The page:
It is another object of the invention to make available a simple method for manufacturing such molded articles.
These objects are accomplished by the present invention with a molded, boron carbide-containing, sintered article which includes at least 65 percent by volume boron carbide; and from 5 to 35 percent by volume, preferably from 10 to 15 percent by volume, of at least one binder metal selected from the group consisting of molybdenum, molybdenum alloys, tungsten and tungsten alloys, having a melting point above 1,800° C., and forming no molten borides or carbides within a temperature range of from 1,800° to 1,950° C. Further, the boron carbide may be doped by including activated carbon in the article in an amount ranging from a finite amount up to 2.0 percent by weight, based on the weight of the article.
These objects are also accomplished by providing a method for producing the molded, sintered article according to the invention which includes the steps of mixing to obtain a homogeneous mixture from 20 to 80 percent by weight, based on the weight of the article, of boron carbide particles which have a particle size ranging from 1 to 1,650 microns with up to 80 percent by weight, based on the weight of said article, of particles of at least one binder metal selected from the group consisting of molybdenum, molybdenum alloys, tungsten and tungsten alloys, which have a particle size ranging from 35 to 100 microns, which have a melting point above 1,800° C., and which form no molten borides or carbides within a temperature range of from 1,800° to 1,950° C.; introducing the homogeneous mixture into a graphite matrix mold; heating to sinter the homogeneous mixture at a temperature ranging from 1,800° to 2,000° C. for a predetermined heating time in a protective gas atmosphere, such as an atmosphere provided by an inert, i.e., non-reactive gas, to provide a sintered article; compressing the sintered article while hot in a protective gas atmosphere, at a pressure ranging from 100 to 300 N/mm2 for a pressing time ranging from 5 to 20 minutes to provide said molded, sintered article; and cooling the molded, sintered article to ambient temperature at a cooling rate ranging from 100° to 200° C./min for a predetermined cooling time; provided that the sum of the heating time and the cooling time does not exceed the pressing time.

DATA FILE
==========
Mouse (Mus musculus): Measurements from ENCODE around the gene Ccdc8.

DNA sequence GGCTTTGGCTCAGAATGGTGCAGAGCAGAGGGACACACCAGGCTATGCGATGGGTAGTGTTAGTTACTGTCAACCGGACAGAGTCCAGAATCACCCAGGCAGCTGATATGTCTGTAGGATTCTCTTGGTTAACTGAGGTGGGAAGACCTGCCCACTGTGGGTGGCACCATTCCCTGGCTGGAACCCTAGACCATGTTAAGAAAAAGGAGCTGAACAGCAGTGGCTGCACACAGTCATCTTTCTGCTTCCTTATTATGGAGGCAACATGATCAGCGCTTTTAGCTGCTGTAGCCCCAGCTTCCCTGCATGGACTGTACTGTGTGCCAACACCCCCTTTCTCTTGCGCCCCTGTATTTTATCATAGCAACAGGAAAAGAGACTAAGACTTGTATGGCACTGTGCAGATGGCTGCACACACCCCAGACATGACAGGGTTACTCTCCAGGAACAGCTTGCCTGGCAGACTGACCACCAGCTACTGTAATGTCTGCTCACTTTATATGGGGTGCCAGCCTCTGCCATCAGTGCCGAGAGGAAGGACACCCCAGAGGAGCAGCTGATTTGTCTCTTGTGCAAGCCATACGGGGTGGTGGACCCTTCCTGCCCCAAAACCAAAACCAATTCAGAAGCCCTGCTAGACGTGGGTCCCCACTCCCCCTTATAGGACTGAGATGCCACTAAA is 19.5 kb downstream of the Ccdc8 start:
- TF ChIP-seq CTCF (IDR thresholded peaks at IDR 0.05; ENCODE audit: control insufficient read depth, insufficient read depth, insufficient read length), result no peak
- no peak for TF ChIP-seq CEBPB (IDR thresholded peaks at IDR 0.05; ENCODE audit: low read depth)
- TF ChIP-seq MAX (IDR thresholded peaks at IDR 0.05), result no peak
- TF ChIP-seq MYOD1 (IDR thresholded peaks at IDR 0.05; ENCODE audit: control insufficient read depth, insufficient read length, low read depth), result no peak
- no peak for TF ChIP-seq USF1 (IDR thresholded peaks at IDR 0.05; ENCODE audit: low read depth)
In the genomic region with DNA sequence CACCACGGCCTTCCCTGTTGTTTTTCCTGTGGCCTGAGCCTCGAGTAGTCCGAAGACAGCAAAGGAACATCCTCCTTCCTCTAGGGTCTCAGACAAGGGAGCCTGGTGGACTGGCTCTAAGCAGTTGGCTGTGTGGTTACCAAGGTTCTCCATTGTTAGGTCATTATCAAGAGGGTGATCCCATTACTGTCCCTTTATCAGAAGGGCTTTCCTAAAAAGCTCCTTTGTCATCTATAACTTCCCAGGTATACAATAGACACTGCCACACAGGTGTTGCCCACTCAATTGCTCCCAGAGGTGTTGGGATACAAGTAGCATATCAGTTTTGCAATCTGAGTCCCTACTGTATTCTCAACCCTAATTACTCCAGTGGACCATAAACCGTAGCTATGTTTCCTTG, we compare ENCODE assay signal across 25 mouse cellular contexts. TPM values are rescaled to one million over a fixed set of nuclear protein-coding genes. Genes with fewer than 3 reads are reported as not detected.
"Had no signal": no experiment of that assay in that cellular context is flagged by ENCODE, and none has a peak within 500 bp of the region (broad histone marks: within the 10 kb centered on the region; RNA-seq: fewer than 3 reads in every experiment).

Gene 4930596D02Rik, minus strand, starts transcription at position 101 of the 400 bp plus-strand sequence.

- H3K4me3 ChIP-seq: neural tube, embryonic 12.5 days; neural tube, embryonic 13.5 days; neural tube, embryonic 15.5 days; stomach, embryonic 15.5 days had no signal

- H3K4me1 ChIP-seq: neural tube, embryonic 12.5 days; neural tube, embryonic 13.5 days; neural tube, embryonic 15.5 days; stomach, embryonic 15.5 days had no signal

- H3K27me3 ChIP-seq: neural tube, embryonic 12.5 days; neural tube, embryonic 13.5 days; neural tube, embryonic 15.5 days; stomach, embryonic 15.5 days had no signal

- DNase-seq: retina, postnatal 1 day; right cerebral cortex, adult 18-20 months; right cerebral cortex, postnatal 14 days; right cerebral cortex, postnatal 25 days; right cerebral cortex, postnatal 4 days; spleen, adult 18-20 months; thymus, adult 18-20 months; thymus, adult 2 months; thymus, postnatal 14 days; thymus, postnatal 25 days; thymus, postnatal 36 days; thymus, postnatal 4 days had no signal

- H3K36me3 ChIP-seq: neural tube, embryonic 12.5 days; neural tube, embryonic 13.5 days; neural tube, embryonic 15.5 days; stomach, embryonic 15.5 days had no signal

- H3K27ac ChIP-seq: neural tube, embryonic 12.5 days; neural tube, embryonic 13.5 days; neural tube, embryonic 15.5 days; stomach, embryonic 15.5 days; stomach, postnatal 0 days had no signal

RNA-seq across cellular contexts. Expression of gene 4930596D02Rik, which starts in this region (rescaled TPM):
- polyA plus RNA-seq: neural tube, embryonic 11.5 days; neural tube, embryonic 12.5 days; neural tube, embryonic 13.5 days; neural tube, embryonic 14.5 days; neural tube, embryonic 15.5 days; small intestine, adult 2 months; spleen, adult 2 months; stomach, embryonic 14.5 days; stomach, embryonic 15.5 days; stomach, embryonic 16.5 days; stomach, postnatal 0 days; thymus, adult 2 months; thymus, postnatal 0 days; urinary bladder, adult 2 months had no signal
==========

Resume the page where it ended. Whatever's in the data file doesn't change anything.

Mo and W belong to the group of metals having a low heat of formation for their respective borides, as well as for their respective carbides. The lowest melting point of a Mo boride is 1,950° C., corresponding to 0.75.TMP of Mo, which lies within the sintering range of Mo. A liquid phase reacting rapidly with B4 C has to be avoided in order to maintain a phase with a hardness remarkably below that one of B4 C acting by that as a binder for the brittle B4 C. Liquid Mo borides occur at 1950° C. composed either as an eutectic from Mo+Mo2 B or as an eutectic from Mo2 B5 +MoB12.